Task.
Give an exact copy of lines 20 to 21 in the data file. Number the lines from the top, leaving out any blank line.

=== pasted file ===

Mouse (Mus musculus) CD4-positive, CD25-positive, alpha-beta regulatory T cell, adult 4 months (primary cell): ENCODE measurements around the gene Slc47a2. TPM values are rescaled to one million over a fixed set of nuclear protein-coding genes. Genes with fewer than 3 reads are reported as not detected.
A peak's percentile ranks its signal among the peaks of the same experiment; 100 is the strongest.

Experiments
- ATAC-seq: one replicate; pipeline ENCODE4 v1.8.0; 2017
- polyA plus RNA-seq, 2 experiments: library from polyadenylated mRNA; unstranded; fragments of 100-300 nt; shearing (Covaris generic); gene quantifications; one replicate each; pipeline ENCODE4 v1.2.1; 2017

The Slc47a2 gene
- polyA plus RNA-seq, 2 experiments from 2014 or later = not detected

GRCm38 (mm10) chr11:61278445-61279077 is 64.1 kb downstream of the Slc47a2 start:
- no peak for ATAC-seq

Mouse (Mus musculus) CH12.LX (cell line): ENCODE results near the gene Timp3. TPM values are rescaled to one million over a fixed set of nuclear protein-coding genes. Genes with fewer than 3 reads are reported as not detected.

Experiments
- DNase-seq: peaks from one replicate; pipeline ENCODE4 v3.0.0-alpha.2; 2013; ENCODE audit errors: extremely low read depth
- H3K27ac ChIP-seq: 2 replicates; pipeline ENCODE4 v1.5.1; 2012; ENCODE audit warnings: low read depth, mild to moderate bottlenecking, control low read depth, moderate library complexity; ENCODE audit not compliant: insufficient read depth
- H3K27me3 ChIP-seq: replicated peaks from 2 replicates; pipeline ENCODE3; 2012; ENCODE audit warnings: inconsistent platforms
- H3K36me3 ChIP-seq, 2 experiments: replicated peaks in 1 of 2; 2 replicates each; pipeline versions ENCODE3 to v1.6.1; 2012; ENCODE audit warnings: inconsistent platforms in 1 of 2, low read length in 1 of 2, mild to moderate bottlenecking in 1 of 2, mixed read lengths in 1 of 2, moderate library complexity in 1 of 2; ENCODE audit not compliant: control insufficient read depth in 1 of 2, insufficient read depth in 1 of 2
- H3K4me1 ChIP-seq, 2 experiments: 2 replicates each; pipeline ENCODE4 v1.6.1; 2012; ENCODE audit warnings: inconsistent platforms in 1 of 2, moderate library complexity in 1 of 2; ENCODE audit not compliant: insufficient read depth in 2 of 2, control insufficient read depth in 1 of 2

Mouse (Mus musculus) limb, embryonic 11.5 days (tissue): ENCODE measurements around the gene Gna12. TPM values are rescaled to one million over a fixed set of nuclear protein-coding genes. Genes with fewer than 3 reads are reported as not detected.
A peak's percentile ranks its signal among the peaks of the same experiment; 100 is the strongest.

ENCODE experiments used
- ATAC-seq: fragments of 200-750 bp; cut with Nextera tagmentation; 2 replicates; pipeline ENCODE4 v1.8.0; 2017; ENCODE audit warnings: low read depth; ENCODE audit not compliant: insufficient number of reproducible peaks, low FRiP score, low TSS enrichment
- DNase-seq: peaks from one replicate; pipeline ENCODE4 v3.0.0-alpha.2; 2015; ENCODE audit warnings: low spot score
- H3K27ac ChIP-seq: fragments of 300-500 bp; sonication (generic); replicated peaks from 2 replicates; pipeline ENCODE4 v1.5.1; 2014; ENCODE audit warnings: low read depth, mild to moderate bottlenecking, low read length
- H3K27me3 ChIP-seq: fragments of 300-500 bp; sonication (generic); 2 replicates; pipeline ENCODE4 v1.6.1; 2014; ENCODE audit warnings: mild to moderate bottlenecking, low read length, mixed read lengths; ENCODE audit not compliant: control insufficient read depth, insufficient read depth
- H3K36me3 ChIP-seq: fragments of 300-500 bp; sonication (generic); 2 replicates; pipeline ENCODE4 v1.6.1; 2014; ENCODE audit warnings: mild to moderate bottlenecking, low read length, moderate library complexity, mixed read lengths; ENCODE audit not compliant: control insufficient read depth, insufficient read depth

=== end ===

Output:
- ATAC-seq: fragments of 200-750 bp; cut with Nextera tagmentation; 2 replicates; pipeline ENCODE4 v1.8.0; 2017; ENCODE audit warnings: low read depth; ENCODE audit not compliant: insufficient number of reproducible peaks, low FRiP score, low TSS enrichment
- DNase-seq: peaks from one replicate; pipeline ENCODE4 v3.0.0-alpha.2; 2015; ENCODE audit warnings: low spot score